Gastrointestinal disorders are commonly reported among long-distance runners. Although alterations in small intestinal permeability have been observed, the actual mechanisms responsible are unclear. Pals and co-workers (p. 571) evaluated the effect of running on small intestinal permeability, evident by an increase in the urinary excretion ratio of lactulose to rhamnose, and an index of gastric damage by using sucrose as a probe. Measurements were made during rest or during and following 60 min of treadmill exercise at 40, 60, and 80% peak oxygen uptake in six healthy subjects. There was no evidence of gastric damage, as urinary recovery of sucrose was not altered. Increased small intestinal permeability was found at the highest exercise intensity, but the prevalence of gastrointestinal symptoms was small and did not correspond to increased permeability. The significance and mechanisms involved in the increased small intestinal permeability after high-intensity running merit further investigation.
EFFECT OF MUSCLE ISCHEMIA ON BAROREFLEX RESPONSES
Arterial blood pressure is closely controlled by reflexes arising from the carotid sinus baroreceptors. This mechanism can be quantified in human subjects by applying pulsatile positive and negative pressures to the neck and plotting mean arterial pressure as a function of carotid sinus transmural pressure. The negative slope of such a plot is a measure of baroreflex sensitivity. Afferents from ischemic muscle also elevate blood pressure—the muscle chemoreflex. Papelier et al. (p. 577) examined the interaction of these two reflex systems by assessing the influence of postexercise muscle ischemia on the baroreflex response curve in seven healthy subjects. Bicycle exercise shifted the curve upward and rightward, and postexercise leg ischemia, induced by inflation of thigh cuffs, further elevated mean arterial pressure. The summation of effects was alinear in that baroreflex sensitivity was enhanced at low carotid sinus pressures but reduced at high carotid sinus pressures.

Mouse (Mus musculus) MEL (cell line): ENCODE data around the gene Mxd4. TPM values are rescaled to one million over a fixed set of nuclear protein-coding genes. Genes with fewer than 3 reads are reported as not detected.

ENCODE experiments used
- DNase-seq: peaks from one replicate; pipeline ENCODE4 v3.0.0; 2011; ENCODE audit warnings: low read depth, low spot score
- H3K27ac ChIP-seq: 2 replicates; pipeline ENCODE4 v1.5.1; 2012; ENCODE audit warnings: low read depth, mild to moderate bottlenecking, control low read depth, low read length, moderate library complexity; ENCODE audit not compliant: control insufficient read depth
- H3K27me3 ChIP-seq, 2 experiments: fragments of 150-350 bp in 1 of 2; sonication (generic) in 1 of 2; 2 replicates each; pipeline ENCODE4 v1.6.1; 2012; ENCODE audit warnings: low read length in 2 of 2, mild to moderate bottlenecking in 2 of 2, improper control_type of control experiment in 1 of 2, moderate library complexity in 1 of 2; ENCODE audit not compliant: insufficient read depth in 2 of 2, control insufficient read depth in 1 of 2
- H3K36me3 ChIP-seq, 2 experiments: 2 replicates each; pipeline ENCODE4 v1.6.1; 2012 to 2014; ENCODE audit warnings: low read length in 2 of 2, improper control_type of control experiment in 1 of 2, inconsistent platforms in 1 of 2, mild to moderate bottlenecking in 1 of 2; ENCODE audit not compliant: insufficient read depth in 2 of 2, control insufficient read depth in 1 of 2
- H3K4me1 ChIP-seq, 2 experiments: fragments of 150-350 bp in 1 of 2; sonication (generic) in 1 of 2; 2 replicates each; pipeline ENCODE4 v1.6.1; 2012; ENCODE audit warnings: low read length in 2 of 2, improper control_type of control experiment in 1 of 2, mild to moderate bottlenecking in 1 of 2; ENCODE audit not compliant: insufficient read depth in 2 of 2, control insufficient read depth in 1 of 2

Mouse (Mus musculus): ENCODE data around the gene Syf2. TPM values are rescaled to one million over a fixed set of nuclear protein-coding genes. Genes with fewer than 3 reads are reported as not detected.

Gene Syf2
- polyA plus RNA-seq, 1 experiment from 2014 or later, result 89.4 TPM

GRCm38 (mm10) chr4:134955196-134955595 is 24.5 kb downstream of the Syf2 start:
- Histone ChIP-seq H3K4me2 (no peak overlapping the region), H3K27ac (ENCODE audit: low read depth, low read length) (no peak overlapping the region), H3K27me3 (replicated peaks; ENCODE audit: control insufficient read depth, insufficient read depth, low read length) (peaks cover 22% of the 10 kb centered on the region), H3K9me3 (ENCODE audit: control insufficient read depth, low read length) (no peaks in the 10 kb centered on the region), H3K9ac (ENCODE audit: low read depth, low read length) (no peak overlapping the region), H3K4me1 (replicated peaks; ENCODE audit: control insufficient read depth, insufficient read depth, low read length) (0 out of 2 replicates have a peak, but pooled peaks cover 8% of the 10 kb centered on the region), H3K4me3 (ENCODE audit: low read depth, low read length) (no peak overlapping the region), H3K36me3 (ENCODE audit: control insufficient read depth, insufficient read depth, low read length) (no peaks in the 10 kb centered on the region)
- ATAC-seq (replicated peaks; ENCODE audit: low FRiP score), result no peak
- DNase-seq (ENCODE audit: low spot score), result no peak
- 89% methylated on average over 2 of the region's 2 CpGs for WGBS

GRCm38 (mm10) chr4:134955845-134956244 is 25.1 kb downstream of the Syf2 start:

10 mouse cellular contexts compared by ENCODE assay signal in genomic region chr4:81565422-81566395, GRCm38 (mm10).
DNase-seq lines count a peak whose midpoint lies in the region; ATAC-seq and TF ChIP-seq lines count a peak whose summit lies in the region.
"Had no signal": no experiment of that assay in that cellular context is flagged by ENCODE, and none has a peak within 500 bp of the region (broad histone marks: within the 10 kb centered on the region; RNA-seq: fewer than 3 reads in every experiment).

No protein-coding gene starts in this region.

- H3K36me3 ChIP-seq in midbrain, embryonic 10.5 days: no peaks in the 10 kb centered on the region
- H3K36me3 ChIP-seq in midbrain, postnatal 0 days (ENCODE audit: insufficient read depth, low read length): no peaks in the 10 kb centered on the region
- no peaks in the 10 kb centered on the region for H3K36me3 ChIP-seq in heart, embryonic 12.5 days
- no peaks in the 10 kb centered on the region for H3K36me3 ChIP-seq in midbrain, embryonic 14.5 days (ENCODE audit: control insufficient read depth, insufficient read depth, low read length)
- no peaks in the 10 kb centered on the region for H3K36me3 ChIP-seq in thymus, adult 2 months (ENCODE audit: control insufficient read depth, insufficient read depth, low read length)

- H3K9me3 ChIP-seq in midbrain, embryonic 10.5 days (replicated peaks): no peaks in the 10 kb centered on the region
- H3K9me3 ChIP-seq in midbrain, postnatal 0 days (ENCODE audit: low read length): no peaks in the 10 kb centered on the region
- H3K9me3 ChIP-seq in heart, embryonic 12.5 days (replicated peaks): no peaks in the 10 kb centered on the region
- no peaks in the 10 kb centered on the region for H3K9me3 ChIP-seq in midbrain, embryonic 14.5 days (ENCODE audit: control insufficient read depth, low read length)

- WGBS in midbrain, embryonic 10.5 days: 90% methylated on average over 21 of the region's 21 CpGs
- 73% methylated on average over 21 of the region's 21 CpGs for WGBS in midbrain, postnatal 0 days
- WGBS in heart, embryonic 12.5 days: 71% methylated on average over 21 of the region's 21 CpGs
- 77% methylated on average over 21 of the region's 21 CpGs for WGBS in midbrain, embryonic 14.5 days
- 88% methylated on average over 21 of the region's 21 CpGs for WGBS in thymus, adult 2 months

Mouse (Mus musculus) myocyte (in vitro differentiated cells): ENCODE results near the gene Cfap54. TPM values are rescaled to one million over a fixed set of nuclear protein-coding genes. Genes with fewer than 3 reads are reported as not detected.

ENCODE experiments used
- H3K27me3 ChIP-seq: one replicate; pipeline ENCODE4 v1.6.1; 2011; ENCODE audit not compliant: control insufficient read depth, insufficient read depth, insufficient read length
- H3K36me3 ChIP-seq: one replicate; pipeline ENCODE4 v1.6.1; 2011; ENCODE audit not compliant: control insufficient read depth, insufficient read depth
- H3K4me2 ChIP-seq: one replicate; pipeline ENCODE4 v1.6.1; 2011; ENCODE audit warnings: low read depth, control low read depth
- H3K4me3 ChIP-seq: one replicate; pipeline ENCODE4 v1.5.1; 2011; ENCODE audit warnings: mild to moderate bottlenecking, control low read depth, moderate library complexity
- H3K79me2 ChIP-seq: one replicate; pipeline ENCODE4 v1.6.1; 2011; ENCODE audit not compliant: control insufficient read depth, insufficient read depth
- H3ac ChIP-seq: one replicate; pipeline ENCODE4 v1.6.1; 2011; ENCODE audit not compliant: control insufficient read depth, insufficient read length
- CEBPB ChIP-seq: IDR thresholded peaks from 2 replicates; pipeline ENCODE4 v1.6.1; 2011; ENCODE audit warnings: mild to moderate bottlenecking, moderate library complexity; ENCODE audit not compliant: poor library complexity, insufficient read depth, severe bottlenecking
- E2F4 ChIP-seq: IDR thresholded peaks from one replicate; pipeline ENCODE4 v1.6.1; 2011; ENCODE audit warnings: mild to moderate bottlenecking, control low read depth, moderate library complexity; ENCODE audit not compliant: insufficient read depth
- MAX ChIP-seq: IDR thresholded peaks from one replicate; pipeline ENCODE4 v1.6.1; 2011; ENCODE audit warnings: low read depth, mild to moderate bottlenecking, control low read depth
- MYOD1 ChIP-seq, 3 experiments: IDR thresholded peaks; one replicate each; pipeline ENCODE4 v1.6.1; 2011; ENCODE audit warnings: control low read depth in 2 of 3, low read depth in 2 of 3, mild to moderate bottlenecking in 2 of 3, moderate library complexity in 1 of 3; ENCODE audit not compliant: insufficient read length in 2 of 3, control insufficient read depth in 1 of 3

INDUCED PERIODIC BREATHING IN LAMBS
Periodic breathing in association with hypoxia is common in human adults and infants, especially during sleep, but is relatively uncommon in neonates of other species. Canet et al. (p. 607) used an extracorporeal membrane lung to manipulate arterial and in awake 2- and 10-day-old lambs. Substantial reductions in both and consistently induced periodic breathing in the 10-day-old lambs but only rarely in the 2-day old animals, which exhibited low chemoresponsiveness. This result is interpreted to indicate that the induction of periodic breathing by hypoxia and hypocapnia requires relatively mature ventilatory responses to chemical stimuli.
EXERCISE TRAINING PROMOTES BLOOD CLOTTING AND FIBRINOLYSIS
Blood coagulation and fibrionolysis constitute two physiological opponents in hemostasis and thrombus formation. Van den Burg et al. (p. 613) report that previously sedentary subjects engaging in 12 wk of submaximal exercise training increased factor VIII coagulant activity, reflected in a decrease in partial thromboplastin time during maximal exercise. Fibrinolytic potential was also enhanced. The results were complicated by an opposite effect on fibrinolysis in nonexercising control subjects studied over the same period (February–June). Thus training promotes both coagulation and fibrinolytic potential during exercise and may counteract unfavorable seasonal effects on fibrinolysis.
REGIONAL HETEROGENEITY OF PULMONARY BLOOD FLOW
Pulmonary perfusion heterogeneity is an important determinant of the gas- exchange function of the lungs. The role of gravity in determining the regional distribution of perfusion in the lungs is well known, but recently there has been considerable interest in observations of nongravity-dependent heterogeneity (see Invited Editorial by J. M. B. Hughes, J. Appl. Physiol. 81: 1049–1050, 1996). Walther et al. (p. 678) revisited this problem in the sheep by measuring the three-dimensional flow distribution using the fluorescent-microsphere method. The researchers found that, in this species, there is a systematic decrease in regional flow with distance from the hilum that accounts for ∼34% of the flow variability in the lungs. They did not detect a vertical gradient attributable to effects of gravity.
- Copyright © 1997 the American Physiological Society